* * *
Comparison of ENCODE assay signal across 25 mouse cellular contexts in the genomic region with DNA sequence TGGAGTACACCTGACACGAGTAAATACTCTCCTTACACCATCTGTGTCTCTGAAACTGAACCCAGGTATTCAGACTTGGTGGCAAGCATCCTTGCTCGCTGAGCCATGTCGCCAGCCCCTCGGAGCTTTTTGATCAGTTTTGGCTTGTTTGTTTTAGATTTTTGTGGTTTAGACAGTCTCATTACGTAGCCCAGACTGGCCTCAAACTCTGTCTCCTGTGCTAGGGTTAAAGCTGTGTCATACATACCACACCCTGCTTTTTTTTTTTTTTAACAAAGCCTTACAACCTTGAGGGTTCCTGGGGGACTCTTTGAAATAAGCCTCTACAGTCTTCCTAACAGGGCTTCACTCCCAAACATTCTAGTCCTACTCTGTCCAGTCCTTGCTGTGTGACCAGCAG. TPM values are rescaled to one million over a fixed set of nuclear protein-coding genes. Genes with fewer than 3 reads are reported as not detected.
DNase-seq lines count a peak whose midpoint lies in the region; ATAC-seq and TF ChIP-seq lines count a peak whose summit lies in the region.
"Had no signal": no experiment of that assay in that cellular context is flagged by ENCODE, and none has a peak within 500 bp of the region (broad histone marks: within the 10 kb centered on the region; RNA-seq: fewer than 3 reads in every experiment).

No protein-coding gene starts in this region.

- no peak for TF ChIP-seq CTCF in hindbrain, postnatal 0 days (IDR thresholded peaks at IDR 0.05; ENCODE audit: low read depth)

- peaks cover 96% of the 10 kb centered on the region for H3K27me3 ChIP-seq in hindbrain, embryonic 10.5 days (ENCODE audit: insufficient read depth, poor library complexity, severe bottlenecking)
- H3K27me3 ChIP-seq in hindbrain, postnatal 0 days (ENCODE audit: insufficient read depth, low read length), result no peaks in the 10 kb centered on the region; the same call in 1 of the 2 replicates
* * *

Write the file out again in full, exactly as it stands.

Comparison of ENCODE assay signal across 25 mouse cellular contexts in the genomic region with DNA sequence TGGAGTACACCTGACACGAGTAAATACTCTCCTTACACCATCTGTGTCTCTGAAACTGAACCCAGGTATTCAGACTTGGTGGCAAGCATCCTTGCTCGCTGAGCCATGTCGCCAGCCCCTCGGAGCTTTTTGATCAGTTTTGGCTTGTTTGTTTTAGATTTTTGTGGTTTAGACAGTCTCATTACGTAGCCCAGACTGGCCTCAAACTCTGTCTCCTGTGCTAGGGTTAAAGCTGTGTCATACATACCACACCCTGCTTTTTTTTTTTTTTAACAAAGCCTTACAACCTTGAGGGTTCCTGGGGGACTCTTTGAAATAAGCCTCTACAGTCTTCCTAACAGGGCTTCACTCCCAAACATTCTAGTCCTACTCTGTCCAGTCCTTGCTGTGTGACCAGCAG. TPM values are rescaled to one million over a fixed set of nuclear protein-coding genes. Genes with fewer than 3 reads are reported as not detected.
DNase-seq lines count a peak whose midpoint lies in the region; ATAC-seq and TF ChIP-seq lines count a peak whose summit lies in the region.
"Had no signal": no experiment of that assay in that cellular context is flagged by ENCODE, and none has a peak within 500 bp of the region (broad histone marks: within the 10 kb centered on the region; RNA-seq: fewer than 3 reads in every experiment).

No protein-coding gene starts in this region.

- no peak for TF ChIP-seq CTCF in hindbrain, postnatal 0 days (IDR thresholded peaks at IDR 0.05; ENCODE audit: low read depth)

- peaks cover 96% of the 10 kb centered on the region for H3K27me3 ChIP-seq in hindbrain, embryonic 10.5 days (ENCODE audit: insufficient read depth, poor library complexity, severe bottlenecking)
- H3K27me3 ChIP-seq in hindbrain, postnatal 0 days (ENCODE audit: insufficient read depth, low read length), result no peaks in the 10 kb centered on the region; the same call in 1 of the 2 replicates